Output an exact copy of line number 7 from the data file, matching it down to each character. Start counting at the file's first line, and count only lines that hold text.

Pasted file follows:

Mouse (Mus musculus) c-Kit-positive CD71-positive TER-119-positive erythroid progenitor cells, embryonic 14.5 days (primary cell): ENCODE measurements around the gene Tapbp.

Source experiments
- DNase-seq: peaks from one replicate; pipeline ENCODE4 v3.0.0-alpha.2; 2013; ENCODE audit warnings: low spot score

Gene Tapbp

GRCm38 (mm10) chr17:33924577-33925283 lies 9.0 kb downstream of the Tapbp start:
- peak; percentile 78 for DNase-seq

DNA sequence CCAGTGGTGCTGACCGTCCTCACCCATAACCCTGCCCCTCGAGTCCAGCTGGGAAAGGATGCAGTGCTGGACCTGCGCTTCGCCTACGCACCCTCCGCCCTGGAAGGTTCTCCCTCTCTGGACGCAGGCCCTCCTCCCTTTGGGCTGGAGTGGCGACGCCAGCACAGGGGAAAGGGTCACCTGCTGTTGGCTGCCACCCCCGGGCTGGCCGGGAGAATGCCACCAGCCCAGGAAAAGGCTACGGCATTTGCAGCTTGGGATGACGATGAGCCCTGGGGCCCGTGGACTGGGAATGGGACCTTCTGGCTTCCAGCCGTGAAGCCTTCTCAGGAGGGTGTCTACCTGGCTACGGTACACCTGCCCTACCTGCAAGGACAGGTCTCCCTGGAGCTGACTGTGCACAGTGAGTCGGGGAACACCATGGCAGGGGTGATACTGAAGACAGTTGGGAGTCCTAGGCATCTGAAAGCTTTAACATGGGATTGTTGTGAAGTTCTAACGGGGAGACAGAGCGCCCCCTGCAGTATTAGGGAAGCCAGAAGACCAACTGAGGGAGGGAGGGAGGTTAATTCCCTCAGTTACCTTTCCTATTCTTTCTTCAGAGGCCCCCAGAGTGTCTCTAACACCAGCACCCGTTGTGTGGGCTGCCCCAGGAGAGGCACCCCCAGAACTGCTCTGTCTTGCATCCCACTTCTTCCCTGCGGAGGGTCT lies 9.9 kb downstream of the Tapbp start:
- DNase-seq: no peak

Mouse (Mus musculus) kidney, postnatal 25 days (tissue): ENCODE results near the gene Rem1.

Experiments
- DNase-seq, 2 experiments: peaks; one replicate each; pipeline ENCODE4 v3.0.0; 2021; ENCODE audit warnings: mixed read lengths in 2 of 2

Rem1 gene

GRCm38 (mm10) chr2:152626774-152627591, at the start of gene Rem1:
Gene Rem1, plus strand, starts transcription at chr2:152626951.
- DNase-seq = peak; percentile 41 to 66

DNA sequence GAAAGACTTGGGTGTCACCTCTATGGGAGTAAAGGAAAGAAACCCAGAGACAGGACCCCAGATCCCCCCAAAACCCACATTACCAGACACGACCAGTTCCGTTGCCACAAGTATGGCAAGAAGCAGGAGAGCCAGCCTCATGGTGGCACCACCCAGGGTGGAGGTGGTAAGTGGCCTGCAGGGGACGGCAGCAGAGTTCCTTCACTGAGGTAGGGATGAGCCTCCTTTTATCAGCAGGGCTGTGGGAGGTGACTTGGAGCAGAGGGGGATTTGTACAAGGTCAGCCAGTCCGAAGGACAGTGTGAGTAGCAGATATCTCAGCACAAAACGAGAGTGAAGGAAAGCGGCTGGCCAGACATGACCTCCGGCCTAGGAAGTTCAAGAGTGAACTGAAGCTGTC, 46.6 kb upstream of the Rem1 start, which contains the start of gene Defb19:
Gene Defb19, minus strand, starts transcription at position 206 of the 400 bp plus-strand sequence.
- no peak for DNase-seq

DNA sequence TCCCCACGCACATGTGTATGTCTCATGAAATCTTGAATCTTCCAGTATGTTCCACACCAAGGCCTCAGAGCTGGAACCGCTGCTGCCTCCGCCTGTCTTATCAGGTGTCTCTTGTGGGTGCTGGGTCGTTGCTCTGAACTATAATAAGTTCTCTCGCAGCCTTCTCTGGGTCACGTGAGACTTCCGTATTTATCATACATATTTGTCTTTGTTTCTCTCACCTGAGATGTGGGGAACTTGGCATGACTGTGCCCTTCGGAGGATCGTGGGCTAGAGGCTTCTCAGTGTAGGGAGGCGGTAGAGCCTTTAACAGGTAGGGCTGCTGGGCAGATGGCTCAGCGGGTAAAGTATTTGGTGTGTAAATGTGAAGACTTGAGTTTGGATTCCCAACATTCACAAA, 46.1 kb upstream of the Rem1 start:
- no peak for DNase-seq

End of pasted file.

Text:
DNA sequence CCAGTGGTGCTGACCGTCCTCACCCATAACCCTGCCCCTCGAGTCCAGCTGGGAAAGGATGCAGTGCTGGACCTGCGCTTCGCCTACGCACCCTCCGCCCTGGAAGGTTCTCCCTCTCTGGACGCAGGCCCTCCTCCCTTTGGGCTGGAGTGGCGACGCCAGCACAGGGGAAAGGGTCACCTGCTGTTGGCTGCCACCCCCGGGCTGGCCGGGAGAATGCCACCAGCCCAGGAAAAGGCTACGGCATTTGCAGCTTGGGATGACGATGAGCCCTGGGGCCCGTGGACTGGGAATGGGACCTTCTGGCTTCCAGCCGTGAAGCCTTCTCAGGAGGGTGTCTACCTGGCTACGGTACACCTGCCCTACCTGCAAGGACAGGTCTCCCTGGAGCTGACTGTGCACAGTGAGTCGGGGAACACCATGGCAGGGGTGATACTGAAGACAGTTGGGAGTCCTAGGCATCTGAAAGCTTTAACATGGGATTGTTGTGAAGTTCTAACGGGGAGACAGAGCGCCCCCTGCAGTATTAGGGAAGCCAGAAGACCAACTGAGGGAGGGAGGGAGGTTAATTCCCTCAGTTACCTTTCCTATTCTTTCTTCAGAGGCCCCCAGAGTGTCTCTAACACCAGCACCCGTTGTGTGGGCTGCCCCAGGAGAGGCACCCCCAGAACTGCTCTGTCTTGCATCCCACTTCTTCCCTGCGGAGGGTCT lies 9.9 kb downstream of the Tapbp start: